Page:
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What does your work entail, and why did you choose your profession?
Ana: I studied social education almost by accident, but it completely changed my way of thinking and perception of society. I have been working 10 years for a private company that provides social services in Madrid. My work is focused on families in which children are suffering from serious neglect or various forms of abuse.
Families come to us through different social agencies that know or suspect there may be serious problems in the family. I investigate the risk and vulnerability of the children and offer support as part of a multidisciplinary team offering psychological, social and educational care.
related article Starting the Fight for Peace in My Workplace by David Newbury, UK [© James Jordan] For over 20 years I have been working in the world of Special Educational Needs (known as SEN). This refers to children who have learning difficulties arising from some kind of barrier or disability that impedes their capacity to learn in the normal way. Surprisingly, perhaps, there is much conflict over the education of children with SEN, arising in large part from parent Sometimes, protecting children means separating them from their families. I must assess the possible impact of these decisions. In such cases, we also try to work on the problems so that the child can eventually be safely returned to their family.
Tina: My job and mission is to make life easier for people with disabilities and their relatives. This includes raising public understanding of mental disabilities.
I am a team leader responsible for a group of colleagues. We meet people of all ages with different conditions such as intellectual disability, autism, Asperger’s syndrome, ADHD and acquired brain injury. We offer counseling, support and treatment. Most people who contact us are mothers of children who have been diagnosed with autism spectrum disorders.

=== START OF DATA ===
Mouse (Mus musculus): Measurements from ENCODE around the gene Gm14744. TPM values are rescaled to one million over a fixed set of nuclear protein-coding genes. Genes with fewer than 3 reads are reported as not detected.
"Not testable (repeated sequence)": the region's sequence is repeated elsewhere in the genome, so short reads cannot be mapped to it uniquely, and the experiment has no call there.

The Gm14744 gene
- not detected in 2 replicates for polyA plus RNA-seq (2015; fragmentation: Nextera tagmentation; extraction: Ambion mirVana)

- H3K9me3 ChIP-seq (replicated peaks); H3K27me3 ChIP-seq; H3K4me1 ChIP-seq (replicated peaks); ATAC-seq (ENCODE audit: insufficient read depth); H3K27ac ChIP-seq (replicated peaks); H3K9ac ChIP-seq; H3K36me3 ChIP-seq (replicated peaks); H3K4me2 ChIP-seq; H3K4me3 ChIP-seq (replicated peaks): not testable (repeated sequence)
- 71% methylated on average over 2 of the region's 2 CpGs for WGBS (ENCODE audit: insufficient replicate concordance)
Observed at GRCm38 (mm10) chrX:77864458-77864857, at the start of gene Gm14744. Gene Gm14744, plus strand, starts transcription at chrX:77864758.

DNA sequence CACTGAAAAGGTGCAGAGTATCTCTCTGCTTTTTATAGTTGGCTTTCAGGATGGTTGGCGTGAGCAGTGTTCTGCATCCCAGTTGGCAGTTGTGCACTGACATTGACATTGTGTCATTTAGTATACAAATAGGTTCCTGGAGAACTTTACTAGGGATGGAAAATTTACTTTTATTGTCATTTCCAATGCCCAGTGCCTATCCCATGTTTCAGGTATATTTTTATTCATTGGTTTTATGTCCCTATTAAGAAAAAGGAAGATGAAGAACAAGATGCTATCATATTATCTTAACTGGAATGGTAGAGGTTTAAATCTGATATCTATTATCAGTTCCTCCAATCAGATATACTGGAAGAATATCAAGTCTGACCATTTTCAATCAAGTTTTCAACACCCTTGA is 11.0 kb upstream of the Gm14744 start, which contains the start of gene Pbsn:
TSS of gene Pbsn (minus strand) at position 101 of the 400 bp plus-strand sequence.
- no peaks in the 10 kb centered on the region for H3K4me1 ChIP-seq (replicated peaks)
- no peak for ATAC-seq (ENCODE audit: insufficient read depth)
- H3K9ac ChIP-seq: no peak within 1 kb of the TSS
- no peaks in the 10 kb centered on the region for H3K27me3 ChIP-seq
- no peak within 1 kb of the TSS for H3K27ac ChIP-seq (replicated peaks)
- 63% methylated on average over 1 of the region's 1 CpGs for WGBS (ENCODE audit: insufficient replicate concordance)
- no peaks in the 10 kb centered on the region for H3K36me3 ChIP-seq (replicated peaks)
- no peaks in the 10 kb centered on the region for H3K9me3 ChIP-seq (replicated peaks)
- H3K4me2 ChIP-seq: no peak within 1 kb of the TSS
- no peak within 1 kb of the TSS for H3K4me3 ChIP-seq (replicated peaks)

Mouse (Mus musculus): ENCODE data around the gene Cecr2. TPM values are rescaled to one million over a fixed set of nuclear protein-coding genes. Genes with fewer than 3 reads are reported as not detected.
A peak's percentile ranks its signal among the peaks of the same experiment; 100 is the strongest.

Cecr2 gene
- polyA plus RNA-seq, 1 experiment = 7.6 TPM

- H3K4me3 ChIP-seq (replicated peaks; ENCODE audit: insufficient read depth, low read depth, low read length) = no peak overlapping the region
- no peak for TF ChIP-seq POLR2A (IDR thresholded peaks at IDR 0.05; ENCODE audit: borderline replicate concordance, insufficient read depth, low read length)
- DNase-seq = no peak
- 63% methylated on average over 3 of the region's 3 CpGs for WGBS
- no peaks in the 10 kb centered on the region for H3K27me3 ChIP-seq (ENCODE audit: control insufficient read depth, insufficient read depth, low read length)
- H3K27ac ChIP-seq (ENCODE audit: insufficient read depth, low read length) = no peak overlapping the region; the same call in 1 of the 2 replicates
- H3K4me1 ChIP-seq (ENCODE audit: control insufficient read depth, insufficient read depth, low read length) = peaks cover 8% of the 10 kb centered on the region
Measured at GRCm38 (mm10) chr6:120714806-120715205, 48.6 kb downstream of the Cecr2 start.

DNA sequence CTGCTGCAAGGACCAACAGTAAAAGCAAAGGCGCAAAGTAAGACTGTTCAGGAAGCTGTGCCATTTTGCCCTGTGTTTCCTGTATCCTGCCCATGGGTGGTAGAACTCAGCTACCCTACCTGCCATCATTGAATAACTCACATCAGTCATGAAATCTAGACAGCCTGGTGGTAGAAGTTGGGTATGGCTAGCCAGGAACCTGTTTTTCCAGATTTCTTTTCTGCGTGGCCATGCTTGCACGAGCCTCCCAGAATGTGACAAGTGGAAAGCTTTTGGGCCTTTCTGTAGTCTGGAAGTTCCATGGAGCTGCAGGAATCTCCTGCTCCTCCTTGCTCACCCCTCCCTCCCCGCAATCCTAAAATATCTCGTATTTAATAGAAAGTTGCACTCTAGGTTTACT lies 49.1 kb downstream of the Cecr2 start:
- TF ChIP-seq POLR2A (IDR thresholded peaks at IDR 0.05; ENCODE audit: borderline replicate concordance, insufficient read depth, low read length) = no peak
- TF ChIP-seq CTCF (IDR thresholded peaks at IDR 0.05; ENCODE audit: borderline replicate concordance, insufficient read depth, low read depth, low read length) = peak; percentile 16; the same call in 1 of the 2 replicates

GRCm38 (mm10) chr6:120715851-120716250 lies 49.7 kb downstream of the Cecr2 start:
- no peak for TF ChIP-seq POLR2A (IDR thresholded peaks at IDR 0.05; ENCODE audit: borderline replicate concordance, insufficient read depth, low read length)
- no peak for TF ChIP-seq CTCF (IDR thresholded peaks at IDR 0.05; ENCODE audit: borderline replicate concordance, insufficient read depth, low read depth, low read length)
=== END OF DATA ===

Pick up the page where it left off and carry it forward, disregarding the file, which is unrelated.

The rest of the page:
I also work in our unique library that houses some 4,000 books and films about different disabilities. We hold seminars for patients, their families and people working in the field.
During my three years of study at university to become a social worker, I had the opportunity to do an internship with a counselor. It was exciting, and I really enjoyed meeting patients and their families. That was when I realized I had made the right career choice.
What does a typical day at work consist of?
Tina: A day at work might involve offering counseling by phone or by e-mail, working in our library or holding exhibitions to provide information about our services. Sometimes I attend lectures and share what I have learned with my colleagues. We also spend a lot of time updating our websites and booklets with new information.
Ana: Every day for me is a challenge to support families and enable them to feel they can change the things that are causing them to suffer. I try to support them in discovering their power and create the awareness that they have the potential to change their lives and the lives of their children.